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Let’s see what the feeds brought in this week . . .

Last week, Miriam @ Feministing pointed us toward the shortlist for the LAMDA awards, while also highlighting the problem with having specific categories for gay/lesbian/bi/trans fiction and nonfiction.

A bigger problem can be found in Baltimore, Maryland where the Catholic Archdiocese is suing the city for the right to continue false advertising tactics that encourage women seeking abortion care to crisis pregnancy centers which do not offer abortion services or referrals. As SarahMC @ The Pursuit of Harpyness quips, “I thought ‘Thou shalt not bear false witness’ was a component of Christianity.” Looks like maybe not.

Another way of exerting control over women’s bodies can come through cultural assumptions about how our bodies work. Over at RhRealityCheck, sex educator Heather Corinna unpacks some of the cultural myths about the visibility of sexual activity (or lack thereof) on the bodies of women and girls.

Which pairs nicely with Jill’s piece @ Feministe about how strange it is that being pro-sex gets you attacked for being anti-sex (yes really). She takes on the rape apologetics of a college columnist at American University and makes yet another strong argument for why framing rape as mostly a “misunderstanding” or “miscommunication” between two people ignores the act of violence that those who commit rape engage in. (Trigger warning)

It’s scary to think that someone could initially say no, then change their minds and say yes, and then say that they meant “no” all along. And that’s the picture that rape apologists paint: A fun, drunken night, and the next day the cops are at your door.

But that’s not how this really works.

Most on-campus rapists don’t identify as rapists, but they do realize that they are forcing women into unwanted sex . . . I find it really helpful to actually think through, fully, an acquaintance-rape scenario as they more typically happen . . .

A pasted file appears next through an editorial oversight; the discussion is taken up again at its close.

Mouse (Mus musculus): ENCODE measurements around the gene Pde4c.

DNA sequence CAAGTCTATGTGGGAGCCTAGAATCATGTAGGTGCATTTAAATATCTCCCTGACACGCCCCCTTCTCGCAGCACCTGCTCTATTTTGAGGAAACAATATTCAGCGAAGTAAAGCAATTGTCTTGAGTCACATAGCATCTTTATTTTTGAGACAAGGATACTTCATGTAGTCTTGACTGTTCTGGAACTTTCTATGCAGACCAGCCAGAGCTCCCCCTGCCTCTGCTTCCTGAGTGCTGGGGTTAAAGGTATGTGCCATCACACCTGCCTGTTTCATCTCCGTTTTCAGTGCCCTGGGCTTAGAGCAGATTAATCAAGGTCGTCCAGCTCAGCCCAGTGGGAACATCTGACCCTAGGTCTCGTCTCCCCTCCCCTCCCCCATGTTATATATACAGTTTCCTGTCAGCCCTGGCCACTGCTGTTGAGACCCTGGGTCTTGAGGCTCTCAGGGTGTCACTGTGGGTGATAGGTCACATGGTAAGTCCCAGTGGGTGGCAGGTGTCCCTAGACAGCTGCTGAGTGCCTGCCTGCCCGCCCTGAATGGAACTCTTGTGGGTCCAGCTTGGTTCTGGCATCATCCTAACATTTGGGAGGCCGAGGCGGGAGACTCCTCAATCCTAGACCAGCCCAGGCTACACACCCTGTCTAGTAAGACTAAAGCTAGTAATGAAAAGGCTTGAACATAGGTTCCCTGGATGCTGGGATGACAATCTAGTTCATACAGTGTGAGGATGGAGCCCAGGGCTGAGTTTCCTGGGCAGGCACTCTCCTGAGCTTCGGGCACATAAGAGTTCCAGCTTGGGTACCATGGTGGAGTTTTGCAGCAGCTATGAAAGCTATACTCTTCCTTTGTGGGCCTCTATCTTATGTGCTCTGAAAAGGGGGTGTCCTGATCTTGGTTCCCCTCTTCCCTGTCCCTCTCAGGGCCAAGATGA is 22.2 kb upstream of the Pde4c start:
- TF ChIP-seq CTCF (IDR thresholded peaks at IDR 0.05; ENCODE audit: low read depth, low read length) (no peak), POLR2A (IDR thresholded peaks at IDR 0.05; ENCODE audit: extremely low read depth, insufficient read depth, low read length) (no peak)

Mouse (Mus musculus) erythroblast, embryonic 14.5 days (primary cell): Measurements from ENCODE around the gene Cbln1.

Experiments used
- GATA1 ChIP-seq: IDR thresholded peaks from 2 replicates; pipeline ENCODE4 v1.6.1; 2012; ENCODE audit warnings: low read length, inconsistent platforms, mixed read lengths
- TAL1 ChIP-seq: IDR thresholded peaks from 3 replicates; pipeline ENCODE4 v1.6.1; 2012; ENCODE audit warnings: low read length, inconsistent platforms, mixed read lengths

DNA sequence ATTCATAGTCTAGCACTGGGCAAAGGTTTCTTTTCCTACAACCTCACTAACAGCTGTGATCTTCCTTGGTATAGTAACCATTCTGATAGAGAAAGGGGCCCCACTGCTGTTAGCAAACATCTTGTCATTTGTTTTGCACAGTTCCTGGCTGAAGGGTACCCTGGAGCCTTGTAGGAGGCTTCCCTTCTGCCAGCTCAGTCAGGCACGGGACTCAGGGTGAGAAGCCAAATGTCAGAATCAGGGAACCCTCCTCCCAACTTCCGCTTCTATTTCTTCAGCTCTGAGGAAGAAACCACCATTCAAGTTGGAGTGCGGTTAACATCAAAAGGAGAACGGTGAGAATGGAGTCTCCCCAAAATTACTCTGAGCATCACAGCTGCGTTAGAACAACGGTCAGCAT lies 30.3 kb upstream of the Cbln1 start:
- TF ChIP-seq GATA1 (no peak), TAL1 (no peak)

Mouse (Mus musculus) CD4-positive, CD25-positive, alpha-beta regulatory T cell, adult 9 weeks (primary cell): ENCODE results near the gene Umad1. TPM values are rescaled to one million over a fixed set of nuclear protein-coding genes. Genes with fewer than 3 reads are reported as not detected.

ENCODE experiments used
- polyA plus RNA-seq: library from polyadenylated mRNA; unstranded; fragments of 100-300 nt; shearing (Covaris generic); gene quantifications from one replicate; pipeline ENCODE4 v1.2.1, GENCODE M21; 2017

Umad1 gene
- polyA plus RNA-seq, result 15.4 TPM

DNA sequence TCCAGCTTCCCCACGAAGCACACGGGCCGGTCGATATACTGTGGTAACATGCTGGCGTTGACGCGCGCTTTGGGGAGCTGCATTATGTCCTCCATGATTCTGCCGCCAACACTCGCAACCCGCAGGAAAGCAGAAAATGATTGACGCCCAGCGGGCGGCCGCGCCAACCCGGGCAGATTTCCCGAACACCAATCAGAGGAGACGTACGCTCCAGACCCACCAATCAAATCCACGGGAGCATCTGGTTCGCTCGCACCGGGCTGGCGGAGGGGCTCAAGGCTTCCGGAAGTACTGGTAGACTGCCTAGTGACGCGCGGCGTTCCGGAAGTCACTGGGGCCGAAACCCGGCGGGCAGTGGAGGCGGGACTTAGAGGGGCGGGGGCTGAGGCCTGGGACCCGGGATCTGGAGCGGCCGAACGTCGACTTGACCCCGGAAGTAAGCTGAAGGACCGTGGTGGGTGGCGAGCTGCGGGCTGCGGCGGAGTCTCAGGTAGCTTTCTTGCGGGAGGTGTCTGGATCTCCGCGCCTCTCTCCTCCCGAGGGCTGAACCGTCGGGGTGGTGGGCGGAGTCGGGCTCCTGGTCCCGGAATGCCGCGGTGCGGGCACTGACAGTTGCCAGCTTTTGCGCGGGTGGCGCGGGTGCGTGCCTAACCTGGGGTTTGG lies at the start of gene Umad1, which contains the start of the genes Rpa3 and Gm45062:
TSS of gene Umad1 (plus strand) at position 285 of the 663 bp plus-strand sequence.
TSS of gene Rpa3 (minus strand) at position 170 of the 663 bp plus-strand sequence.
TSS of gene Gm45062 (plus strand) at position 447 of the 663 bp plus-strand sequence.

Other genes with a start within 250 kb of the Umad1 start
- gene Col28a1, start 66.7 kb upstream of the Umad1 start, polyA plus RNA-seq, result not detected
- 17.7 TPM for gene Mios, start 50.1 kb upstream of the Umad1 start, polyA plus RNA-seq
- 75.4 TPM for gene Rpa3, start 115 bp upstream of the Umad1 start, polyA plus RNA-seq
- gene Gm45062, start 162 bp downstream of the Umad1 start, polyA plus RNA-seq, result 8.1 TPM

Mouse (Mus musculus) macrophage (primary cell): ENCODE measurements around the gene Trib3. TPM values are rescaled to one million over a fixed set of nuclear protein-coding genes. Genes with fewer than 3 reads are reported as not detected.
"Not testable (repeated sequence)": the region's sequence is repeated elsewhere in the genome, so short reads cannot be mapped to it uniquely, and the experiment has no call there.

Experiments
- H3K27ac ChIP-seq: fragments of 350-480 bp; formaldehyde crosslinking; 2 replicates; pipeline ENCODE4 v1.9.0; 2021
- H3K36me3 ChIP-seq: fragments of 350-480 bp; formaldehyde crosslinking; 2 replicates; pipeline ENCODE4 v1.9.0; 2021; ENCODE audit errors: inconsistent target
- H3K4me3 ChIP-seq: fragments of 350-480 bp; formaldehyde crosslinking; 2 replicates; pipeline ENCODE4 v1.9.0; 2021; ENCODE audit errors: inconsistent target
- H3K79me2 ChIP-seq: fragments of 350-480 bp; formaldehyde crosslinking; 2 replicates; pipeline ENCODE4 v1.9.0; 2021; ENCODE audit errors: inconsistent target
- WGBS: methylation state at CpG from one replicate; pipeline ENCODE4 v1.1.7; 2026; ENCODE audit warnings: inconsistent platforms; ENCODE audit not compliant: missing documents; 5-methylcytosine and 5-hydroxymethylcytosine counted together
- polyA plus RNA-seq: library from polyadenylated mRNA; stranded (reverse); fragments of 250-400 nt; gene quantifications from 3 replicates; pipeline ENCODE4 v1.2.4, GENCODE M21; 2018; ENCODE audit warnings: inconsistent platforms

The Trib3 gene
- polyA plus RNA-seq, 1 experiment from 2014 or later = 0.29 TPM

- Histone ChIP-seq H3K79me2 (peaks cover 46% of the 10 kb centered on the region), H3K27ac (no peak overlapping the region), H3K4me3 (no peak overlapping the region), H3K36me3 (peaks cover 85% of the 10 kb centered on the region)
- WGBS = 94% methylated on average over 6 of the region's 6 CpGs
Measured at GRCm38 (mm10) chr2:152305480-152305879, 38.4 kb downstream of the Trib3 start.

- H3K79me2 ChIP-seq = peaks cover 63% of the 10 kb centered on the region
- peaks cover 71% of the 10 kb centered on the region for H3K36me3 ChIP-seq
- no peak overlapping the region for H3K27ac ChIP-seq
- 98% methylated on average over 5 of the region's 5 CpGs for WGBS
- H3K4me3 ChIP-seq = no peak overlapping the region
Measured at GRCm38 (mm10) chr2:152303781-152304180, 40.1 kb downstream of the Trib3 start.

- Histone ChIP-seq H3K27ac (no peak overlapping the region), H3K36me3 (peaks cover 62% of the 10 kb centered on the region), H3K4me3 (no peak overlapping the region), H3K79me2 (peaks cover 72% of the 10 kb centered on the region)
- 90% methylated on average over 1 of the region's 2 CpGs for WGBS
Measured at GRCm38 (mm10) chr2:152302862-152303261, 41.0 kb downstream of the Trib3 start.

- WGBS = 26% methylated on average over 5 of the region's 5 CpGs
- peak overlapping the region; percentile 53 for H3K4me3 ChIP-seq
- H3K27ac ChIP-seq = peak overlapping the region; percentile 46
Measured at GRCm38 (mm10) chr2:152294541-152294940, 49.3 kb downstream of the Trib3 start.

. . . You’re engaging in some sexual activity with someone, and they start to pull back or their body stiffens, and they say “no.” When you look at their face, they look scared. Do you continue anyway?

You’re engaging in some sexual activity and then they say “stop” or “no.” If they say “no” or “stop” or they yell, do you keep going? If they cry, you keep going? If they try to push you away, do you keep going?

You’re engaging in some sexual activity, and the person you’re with says to stop. Do you threaten them in order to convince them to have sex with you?. . .

Go read the whole thing, and bookmark it for the next time you need something to point skeptics toward.

Also on the subject of young people and sexual agency, Laura Penny @ The Guardian offers a powerful op-ed piece on the way youth sexual subjectivity is co-opted by adult agendas. “For young women in particular, a double standard is in place. We are pitied for growing up amid media encouraging erotic availability, but we are also portrayed as wanton strumpets, vomiting our worthless GCSEs into drains with our knickers around our knees, especially if we are “girls from deprived areas”. Nowhere is there the idea that young women might have their own minds.”

Not only young people, of course, but a myriad of other folks who don’t fit our cultural ideal of acceptable sexual hotness are relentlessly policed when it comes to personal agency. Chloe @ Feministing follows up on her post about the show Ugly Betty with another post titled “Beautiful girls are bitchy and ugly girls are nice.” Chloe has also offered some great reflections on fucking dating while feminist, in follow-up to Jaclyn Friedman’s interview with Amanda Hess @ The Sexist. Jaclyn has clearly provoked a lot of thought among those of us in the feminist blogosphere about the role of feminism in our personal lives and relationships.

Melissa McEwan of Shakesville, meanwhile, guest blogs at Sociological Images about the fat shaming in the television show “Jamie Oliver’s Food Revolution.” While I don’t think there’s anything wrong with media that demonstrates how to cook nutritious meals that are simple, tasty, inexpensive, I think it’s important to critique shows that buy into the cultural myth that people who do not conform to our cultural standards of thinness are automatically unhealthy, lazy and immoral. And it sounds like this particular show carries those messages in spades.